BY SAM ALFAN.
A real estate developer who is seeking compensation from Kenya Airport Authority (KAA) wants the Supreme Court to allow him to table more evidence in the case.
In the application, Patrick Thoithi Kanyuira wants to be allowed to call and produce on record additional evidence by a way of documents in support of his appeal.
“This court be pleased to admit on record the following appellant additional documents to wit, letter dated January 29, 2018 by the National Land Commission, letter dated July 8, 2019 by the Kenya Airport Authority, letters dated August 1 and 9, 2019 by the Kenya Civil Aviation Authority, letters dated December 7,2020 by Nairobi City County Government and letter dated December 3,2020 by National Environment Management Authority,” Kanyuira urged Supreme Court.
In the case, Kanyuira is seeking the Supreme Court to set aside the entire judgement and decree of the court of appeal made in civil appeal No. 308 of 2014 between him and KAA.
He also the court to declare that the decision of the court of appeal made on September 24, 2014, violated his constitutional principles and rights as provided under Articles 10(a), 24 and 40 of the constitution of Kenya.
Kanyuira is the registered proprietor of the property described as L.R No. 209 /11444 Nairobi.
According to the document filed before the apex court, Kanyuira states that being a business of real estate development and sale, sought and was granted approval from the Nairobi City County and NEMA.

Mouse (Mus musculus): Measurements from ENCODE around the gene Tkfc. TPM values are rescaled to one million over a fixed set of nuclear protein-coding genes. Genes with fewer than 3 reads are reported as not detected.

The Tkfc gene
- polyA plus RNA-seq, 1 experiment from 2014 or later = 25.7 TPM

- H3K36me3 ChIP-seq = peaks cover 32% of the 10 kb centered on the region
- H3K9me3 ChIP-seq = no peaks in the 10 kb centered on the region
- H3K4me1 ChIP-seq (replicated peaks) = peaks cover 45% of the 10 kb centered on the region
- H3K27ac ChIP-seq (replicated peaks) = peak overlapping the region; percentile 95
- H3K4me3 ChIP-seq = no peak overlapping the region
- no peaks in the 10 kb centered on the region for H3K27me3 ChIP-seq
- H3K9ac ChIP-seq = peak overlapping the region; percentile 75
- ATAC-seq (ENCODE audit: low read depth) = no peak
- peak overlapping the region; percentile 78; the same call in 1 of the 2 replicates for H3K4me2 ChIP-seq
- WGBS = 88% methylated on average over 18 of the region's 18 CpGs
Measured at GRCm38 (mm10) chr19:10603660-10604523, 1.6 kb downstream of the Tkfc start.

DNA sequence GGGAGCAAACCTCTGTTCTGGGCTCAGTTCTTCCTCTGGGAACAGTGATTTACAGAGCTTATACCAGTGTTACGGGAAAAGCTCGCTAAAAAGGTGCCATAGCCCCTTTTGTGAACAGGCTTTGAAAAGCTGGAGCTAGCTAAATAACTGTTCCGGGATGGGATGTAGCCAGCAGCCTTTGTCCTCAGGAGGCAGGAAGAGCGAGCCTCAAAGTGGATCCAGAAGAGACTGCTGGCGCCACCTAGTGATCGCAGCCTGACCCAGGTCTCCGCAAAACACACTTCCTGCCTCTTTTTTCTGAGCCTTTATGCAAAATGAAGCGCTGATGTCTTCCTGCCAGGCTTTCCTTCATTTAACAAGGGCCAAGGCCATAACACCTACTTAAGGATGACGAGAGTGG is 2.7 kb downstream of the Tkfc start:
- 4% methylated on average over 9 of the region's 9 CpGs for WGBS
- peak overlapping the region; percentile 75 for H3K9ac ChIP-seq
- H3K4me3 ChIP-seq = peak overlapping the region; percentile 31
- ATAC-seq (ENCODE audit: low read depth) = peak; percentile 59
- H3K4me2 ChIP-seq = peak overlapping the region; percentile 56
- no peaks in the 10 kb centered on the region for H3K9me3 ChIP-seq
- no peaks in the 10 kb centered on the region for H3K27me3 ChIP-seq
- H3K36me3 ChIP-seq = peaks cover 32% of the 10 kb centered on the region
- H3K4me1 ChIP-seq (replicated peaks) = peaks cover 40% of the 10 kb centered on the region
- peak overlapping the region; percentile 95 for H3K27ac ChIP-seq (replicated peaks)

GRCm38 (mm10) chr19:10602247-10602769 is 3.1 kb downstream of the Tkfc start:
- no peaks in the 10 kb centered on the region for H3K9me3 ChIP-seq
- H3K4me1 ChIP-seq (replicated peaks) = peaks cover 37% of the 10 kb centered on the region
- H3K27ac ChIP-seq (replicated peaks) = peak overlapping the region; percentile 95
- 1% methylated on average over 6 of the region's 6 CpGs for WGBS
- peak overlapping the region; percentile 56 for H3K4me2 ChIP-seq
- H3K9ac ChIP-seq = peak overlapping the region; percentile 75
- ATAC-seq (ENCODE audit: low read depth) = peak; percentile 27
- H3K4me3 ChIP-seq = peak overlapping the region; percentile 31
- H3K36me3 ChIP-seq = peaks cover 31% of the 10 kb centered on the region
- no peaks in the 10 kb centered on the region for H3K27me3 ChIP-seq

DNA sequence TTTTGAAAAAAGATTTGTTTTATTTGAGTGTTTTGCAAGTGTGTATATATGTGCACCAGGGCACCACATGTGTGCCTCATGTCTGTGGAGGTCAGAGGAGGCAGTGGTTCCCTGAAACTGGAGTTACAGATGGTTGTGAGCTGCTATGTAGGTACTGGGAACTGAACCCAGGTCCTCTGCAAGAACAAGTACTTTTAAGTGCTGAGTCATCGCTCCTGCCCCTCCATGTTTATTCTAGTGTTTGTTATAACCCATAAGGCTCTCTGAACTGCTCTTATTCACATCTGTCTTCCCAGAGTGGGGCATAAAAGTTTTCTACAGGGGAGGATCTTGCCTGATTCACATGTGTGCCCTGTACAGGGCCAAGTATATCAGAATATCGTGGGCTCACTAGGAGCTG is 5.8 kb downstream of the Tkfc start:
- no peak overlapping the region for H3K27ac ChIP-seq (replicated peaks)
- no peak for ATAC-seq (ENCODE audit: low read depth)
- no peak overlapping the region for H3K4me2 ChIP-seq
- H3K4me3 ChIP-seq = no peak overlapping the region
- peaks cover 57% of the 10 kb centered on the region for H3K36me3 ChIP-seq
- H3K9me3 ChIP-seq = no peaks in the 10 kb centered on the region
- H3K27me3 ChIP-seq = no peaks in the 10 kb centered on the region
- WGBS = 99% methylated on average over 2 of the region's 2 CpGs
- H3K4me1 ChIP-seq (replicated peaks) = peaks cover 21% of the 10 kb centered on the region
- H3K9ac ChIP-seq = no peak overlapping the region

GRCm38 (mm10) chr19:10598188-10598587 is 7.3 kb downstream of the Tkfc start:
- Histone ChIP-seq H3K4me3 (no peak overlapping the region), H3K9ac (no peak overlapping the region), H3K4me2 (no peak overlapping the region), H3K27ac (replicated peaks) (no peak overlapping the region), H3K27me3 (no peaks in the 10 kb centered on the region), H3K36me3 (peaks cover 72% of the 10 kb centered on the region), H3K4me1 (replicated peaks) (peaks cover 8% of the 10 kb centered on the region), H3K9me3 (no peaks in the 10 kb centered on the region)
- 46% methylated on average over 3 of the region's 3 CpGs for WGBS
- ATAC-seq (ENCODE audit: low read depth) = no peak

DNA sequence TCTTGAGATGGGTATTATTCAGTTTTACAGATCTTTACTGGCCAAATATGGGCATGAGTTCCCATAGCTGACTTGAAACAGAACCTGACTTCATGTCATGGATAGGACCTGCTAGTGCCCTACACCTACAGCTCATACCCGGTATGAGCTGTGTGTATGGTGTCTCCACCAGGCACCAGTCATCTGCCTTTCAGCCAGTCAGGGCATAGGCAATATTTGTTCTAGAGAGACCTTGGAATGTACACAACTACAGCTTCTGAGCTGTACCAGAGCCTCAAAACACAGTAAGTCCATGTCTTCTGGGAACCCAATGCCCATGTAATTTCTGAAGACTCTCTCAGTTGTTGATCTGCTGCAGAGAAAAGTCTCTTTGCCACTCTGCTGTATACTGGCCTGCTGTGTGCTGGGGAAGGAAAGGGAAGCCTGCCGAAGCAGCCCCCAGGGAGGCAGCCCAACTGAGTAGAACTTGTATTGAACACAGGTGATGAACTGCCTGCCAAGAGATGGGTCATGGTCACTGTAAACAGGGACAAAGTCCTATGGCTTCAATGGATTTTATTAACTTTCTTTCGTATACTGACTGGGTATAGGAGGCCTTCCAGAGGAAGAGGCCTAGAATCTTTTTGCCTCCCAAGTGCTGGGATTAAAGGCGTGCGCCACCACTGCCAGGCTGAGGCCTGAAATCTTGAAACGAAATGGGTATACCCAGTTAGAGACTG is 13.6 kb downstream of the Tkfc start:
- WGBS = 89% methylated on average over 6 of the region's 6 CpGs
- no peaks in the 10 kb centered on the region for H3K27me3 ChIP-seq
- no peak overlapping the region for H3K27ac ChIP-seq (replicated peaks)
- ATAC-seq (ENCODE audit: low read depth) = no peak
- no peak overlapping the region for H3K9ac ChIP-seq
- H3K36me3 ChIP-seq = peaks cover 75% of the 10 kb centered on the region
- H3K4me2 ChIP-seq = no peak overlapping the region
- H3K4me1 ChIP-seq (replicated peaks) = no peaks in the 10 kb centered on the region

He commenced the development on the suit property, constructing residential housing units for sale and which were nearing completion and partly already sold to the third party purchasers.
He adds that to facilitate the development of the suits property he took a loan of over Sh50 million from savings and loan limited and charged the property.
Kanyuira further claim that on or about September 30, 2008 KAA ordered him to stop the construction and to demolish the building already erected within seven days of the order on basis that they were dangerous and prejudicial to the use of Wilson Airport and they had not procured approval thereto from it.
He suffered substantial loss and injury from KAA’s actions which he filed a suit seeking compensation for violation of his constitutional rights.
The case was, however dismissed on grounds that that KAA had a statutory legal authority and power to approve the construction of any building near the airport and it acted within it mandates by issuing the said notice demanding demolition and removal of his building from the suit property.
In dismissing the case, high Court said Kanyuira buildings on the suit property were prejudicial to the safety and use of Wilson Airport and his rights were not violated by KAA’s actions.
He challenged the high Court decision but it was dismissed on the grounds that Kanyuira proceeded with the construction of the buildings without approval